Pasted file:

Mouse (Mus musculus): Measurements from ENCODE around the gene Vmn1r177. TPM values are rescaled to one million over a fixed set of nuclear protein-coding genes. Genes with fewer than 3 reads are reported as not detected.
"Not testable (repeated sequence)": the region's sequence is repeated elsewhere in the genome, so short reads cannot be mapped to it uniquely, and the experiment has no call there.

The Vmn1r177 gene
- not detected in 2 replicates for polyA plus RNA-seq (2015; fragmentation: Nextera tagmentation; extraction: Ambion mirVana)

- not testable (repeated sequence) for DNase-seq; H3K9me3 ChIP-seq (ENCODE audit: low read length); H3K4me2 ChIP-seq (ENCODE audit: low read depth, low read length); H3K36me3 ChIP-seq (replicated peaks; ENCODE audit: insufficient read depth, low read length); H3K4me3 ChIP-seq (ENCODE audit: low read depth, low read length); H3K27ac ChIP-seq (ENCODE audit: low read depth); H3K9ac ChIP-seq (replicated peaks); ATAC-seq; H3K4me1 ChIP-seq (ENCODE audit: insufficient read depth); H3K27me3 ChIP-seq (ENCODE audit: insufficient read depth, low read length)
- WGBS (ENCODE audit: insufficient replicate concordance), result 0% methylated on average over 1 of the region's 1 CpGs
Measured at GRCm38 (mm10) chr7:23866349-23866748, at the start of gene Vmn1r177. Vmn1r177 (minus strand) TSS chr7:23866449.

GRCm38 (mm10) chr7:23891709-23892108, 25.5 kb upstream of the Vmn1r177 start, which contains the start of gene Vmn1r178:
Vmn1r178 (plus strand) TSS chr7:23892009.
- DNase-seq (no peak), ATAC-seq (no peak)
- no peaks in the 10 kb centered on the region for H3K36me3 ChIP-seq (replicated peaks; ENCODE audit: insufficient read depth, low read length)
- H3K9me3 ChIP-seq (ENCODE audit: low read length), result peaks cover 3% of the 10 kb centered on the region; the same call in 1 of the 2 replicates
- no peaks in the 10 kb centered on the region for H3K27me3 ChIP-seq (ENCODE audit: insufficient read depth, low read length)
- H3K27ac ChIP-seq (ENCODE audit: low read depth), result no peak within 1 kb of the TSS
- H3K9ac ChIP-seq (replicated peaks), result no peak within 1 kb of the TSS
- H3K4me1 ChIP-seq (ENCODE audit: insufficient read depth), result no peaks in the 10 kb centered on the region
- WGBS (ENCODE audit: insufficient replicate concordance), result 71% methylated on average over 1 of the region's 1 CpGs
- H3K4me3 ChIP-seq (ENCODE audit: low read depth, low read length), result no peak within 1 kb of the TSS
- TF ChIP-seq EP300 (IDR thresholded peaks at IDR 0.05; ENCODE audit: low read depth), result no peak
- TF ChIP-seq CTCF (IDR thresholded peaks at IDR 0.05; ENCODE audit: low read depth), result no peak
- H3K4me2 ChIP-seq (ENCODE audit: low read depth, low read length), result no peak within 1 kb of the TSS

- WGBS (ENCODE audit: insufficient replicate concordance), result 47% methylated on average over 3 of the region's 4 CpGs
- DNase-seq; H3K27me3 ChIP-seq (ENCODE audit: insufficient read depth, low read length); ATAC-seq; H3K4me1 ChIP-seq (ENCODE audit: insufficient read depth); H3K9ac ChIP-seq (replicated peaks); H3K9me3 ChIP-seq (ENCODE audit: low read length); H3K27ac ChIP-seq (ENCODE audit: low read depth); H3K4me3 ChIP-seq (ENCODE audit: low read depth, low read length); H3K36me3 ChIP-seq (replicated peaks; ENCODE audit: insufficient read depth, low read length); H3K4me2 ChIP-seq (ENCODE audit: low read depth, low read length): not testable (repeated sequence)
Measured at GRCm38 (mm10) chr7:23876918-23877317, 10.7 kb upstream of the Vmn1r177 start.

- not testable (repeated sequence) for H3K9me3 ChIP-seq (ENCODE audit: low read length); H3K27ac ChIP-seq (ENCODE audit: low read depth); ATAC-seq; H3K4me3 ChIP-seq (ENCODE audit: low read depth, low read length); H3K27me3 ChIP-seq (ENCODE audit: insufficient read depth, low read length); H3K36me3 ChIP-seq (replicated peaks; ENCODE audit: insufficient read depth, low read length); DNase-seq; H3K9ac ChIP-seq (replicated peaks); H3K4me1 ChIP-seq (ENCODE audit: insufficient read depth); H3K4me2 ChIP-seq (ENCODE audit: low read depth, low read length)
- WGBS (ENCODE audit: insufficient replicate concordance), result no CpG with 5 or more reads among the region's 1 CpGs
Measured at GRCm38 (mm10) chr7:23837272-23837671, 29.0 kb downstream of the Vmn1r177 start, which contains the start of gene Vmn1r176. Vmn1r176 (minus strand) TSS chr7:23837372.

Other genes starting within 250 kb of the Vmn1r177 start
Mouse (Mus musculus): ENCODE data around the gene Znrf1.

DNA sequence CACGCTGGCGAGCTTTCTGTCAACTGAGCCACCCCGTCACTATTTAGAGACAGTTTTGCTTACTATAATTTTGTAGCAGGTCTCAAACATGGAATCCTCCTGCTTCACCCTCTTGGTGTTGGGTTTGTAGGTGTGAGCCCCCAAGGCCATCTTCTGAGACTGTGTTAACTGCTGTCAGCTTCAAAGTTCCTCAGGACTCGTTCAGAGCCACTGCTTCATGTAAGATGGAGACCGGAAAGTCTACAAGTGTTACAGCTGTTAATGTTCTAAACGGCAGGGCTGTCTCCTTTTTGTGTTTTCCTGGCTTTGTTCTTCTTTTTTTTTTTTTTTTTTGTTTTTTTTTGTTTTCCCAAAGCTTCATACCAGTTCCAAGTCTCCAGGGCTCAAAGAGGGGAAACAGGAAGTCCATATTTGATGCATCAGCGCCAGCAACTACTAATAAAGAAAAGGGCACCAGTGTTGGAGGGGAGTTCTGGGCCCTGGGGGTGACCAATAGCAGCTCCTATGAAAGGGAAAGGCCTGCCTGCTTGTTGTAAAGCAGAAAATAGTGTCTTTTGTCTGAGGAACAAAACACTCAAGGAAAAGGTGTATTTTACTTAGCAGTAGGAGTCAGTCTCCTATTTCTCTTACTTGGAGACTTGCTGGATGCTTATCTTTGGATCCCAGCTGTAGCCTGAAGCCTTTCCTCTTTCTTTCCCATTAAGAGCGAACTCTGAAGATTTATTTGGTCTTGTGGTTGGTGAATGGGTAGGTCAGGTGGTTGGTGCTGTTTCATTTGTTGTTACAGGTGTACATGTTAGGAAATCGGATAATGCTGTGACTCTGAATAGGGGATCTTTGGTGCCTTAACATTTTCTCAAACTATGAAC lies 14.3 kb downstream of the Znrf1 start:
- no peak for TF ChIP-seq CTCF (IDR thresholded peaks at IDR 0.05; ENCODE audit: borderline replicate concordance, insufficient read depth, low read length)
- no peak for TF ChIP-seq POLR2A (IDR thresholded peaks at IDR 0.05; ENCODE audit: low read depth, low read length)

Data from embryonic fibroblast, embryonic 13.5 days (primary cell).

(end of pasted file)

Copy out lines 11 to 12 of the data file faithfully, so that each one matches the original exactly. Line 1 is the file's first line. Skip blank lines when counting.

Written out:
- no peaks in the 10 kb centered on the region for H3K36me3 ChIP-seq (replicated peaks; ENCODE audit: insufficient read depth, low read length)
- H3K9me3 ChIP-seq (ENCODE audit: low read length), result peaks cover 3% of the 10 kb centered on the region; the same call in 1 of the 2 replicates